It was, however, obvious, that if the reduction of Harlem were a triumph, it was one which the conquerors might well exchange for a defeat. At any rate, it was certain that the Spanish empire was not strong enough to sustain many more such victories. If it had required thirty thousand choice troops, among which were three regiments called by Alva respectively, the “Invincibles,” the “Immortals,” and the “None-such,” to conquer the weakest city of Holland in seven months, and with the loss of twelve thousand men; how many men, how long a time, and how many deaths would it require to reduce the rest of that little province? For, as the sack of Naarden had produced the contrary effect from the one intended, inflaming rather than subduing the spirit of Dutch resistance, so the long and glorious defence of Harlem, notwithstanding its tragical termination, had only served to strain to the highest pitch the hatred and patriotism of the other cities in the province. Even the treasures of the New World were inadequate to pay for the conquest of that little sand-bank. Within five years, twenty-five millions of florins had been sent from Spain for war expenses in the Netherlands.—Yet, this amount, with the addition of large sums annually derived from confiscations, of five millions, at which the proceeds of the hundredth penny was estimated, and the two millions yearly, for which the tenth and twentieth pence had been compounded, was insufficient to save the treasury from beggary and the unpaid troops from mutiny.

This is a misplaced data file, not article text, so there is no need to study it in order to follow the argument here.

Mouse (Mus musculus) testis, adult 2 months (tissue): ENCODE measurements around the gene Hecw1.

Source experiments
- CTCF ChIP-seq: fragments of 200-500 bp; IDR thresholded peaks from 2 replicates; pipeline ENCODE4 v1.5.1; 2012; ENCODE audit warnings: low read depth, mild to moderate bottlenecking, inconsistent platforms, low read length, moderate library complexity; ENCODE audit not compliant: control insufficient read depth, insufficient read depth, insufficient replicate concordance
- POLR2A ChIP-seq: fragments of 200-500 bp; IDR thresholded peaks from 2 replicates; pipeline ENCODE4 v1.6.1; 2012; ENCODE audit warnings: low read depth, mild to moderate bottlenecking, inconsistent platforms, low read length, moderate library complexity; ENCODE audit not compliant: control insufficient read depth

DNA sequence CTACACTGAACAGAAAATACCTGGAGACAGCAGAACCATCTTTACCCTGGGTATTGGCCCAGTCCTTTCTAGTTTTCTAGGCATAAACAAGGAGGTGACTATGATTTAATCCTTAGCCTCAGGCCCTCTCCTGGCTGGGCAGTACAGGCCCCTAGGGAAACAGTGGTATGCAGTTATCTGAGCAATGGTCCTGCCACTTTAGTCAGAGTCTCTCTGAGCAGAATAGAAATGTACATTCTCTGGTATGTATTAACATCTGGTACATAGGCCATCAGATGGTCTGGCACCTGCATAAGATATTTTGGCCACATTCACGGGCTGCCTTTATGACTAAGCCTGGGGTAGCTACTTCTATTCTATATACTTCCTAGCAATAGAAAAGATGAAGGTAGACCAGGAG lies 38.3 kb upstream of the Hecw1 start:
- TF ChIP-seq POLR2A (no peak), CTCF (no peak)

The Spanish war in the Netherlands was a bloody disaster. It supped the power of the Spanish Empire at a slightly higher rate than it supped the power of the Dutch estates. Motley seeks heroism amongst the conflict, yet ultimately his history is a list of tortures, executions, cities exchanging hands. It is as if Nineteenth Century Narrative History was written in the style of Games of Thrones. There are no real winners, except those who can stand the horror of times and not become overwhelmed by it.